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Weeping For Me
My fingers felt stiff after a full night of sewing as I untacked the crisp bills from the shutters outside my window.
“The Godmother of Gates Street strikes again,” I murmured, counting out twenty-three dollars.
As I held them in my cupped hands, I thought about what to do with the money. Mom and Dad had no idea the Godmother came to my window and left it. The note she left the first day told me not to. I bet she knew how they spent the income I made.
“Thank you,” I whispered to the wind, retreating inside to shut the taped-up window.
I winced at my mother’s shrill scream and hurriedly threw on my white uniform made up of too many frills. I hated the look of it, but it’s what the Rhodes family insisted I wear. “Coming!” I called back, shoving the money into a small strip of fabric I kept stowed away in my closet.
I had two-hundred dollars saved up and still didn’t know what to do with it.
“Mariana! Let’s go!”
I shoved the small slippers onto my feet and pulled my stockings up to my knees. I never looked anything but plain, but that didn’t stop me from tucking my strawberry blonde hair behind my ears and using a headband to keep the curls back. There was nothing to be done about my freckles, but I used a small tin of rogue on my lips to make my blue eyes pop.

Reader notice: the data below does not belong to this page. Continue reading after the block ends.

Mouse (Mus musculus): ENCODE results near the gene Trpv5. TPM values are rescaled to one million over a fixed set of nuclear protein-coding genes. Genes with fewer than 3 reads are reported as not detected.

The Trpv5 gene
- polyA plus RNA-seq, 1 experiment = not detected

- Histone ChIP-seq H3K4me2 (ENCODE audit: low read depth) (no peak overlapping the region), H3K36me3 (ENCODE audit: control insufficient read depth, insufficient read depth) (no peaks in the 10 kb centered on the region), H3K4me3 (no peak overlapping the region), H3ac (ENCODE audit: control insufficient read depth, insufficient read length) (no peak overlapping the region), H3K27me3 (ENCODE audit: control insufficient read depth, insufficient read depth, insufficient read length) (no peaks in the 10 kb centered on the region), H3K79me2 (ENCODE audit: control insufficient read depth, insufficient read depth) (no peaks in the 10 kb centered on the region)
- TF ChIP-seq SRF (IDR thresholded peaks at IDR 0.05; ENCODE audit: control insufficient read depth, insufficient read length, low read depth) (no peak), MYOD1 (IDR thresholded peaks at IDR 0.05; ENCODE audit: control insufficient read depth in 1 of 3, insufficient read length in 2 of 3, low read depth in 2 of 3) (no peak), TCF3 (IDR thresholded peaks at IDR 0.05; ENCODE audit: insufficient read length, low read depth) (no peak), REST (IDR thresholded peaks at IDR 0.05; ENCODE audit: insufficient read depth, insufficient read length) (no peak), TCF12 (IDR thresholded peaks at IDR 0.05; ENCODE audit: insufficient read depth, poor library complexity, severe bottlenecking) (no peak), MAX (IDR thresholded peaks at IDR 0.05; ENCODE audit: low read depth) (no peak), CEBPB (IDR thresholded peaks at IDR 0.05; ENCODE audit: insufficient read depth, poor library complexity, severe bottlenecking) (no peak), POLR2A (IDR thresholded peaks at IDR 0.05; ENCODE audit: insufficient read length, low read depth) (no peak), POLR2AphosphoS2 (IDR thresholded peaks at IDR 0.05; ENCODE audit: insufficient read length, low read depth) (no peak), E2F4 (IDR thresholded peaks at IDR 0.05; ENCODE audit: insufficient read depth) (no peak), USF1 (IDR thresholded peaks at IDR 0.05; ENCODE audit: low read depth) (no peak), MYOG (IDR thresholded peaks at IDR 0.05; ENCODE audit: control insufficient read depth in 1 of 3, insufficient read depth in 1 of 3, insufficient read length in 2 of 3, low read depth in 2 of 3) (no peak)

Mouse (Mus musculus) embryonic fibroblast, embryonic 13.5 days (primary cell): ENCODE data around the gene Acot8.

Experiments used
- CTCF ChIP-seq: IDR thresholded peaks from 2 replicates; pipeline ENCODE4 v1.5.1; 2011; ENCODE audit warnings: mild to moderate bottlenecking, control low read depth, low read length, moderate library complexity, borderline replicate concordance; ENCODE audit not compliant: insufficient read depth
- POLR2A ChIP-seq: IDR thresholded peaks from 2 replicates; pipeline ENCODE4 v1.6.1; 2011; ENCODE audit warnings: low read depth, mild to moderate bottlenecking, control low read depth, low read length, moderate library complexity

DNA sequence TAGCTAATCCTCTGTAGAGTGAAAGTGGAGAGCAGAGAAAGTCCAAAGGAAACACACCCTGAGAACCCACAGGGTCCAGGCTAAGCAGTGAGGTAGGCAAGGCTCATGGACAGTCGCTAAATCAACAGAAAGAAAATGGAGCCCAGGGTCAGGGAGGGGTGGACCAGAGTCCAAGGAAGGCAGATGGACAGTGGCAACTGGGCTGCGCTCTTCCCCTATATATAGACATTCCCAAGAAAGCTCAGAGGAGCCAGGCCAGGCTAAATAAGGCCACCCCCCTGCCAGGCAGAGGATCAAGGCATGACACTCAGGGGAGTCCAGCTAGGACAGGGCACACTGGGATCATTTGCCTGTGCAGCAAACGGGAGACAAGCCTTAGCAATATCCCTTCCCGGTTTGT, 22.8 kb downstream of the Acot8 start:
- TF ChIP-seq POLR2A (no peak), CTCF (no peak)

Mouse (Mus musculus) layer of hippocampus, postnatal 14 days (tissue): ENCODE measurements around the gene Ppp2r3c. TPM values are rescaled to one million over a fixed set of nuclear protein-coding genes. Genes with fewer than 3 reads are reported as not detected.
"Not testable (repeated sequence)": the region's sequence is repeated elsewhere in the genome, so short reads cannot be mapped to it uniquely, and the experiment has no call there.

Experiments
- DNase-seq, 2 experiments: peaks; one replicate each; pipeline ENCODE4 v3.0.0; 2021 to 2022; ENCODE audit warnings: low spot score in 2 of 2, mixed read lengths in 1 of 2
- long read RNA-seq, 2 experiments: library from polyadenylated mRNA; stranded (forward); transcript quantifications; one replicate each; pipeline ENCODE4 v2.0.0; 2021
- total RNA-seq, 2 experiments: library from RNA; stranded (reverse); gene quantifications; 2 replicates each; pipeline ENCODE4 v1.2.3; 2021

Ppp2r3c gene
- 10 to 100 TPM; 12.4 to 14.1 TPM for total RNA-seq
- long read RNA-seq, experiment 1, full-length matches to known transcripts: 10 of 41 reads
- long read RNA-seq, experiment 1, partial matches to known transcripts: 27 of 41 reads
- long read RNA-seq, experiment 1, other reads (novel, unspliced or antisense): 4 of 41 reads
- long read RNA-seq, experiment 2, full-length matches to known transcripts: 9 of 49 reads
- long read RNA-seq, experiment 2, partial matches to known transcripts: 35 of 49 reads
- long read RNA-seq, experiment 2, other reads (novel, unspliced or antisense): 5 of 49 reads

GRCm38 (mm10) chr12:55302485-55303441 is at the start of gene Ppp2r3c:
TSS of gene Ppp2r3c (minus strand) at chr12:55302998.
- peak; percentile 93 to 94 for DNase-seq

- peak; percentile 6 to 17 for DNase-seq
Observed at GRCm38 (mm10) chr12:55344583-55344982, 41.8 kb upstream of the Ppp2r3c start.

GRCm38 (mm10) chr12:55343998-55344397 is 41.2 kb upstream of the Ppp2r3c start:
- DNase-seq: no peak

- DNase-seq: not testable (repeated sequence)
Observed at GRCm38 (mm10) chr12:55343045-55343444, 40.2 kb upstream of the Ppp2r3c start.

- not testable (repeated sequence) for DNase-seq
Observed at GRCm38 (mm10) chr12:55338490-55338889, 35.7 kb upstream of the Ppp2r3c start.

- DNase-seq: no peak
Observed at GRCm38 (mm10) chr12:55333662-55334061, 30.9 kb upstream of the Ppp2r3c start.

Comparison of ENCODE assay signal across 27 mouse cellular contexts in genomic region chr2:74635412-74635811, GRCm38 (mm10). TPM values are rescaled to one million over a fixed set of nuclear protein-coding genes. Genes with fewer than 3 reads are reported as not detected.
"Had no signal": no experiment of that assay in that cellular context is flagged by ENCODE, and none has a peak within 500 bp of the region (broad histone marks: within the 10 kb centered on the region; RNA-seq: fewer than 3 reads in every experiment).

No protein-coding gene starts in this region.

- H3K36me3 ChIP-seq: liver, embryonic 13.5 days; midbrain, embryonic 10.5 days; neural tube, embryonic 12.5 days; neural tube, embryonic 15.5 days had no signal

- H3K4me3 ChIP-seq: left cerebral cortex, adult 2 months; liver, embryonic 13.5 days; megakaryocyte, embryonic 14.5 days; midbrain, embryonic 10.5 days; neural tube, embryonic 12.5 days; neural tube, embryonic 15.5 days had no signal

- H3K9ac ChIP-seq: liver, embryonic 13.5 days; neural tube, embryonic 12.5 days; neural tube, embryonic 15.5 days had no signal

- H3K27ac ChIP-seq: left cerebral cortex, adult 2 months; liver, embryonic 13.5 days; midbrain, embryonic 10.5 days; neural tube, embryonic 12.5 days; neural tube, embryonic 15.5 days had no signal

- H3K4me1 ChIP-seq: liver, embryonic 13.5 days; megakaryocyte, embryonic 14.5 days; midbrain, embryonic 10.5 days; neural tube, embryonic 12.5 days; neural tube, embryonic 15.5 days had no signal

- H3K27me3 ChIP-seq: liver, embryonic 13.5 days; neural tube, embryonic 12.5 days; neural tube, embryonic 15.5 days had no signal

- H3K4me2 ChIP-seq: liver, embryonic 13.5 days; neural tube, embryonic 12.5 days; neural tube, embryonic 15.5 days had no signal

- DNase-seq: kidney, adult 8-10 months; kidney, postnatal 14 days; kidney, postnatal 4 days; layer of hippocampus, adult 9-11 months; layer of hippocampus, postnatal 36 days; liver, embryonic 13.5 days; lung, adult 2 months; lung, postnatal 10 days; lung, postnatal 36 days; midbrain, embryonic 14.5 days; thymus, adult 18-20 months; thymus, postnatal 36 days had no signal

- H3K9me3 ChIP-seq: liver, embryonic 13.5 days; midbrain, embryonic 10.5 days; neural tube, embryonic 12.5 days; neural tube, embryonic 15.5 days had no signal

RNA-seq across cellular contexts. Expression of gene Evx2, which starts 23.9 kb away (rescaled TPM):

“Do you want to be fired!?” My mother pounded on my bolted door and I said a quick prayer that Connor would fall madly in love with me before unlocking it.
My mother immediately tore the door open and descended on me, berating my “lack of brains since I clearly wanted to get fired”.
I did my best to ignore her squawking and grabbed my black crossbody bag from off the hook near the front door.
“Mariana, don’t forget my special juice!”
I scoffed at my good-for-nothing father. “We need groceries today, Carle.”
“Don’t call your father by his name!”
A sharp slap accompanied her words, but my tongue couldn’t help wagging once again. “Of course not, May.”
Her second slap missed me as I hurriedly slipped out the door and into the grimy streets of Gates. On my way out, I had snagged a dollar from Dad’s “special juice” savings jar. It would get me a ticket on the trolley. But only a one-way ticket.
I sighed and made my way over to where the trolley was waiting. Cars had been banned years ago in America, at the new monarchies request, and now I lived exactly like Cinderella from the story books. Only, my prince charming was a dunce who would never think of picking up my sodden shoe and scouring the kingdom for me.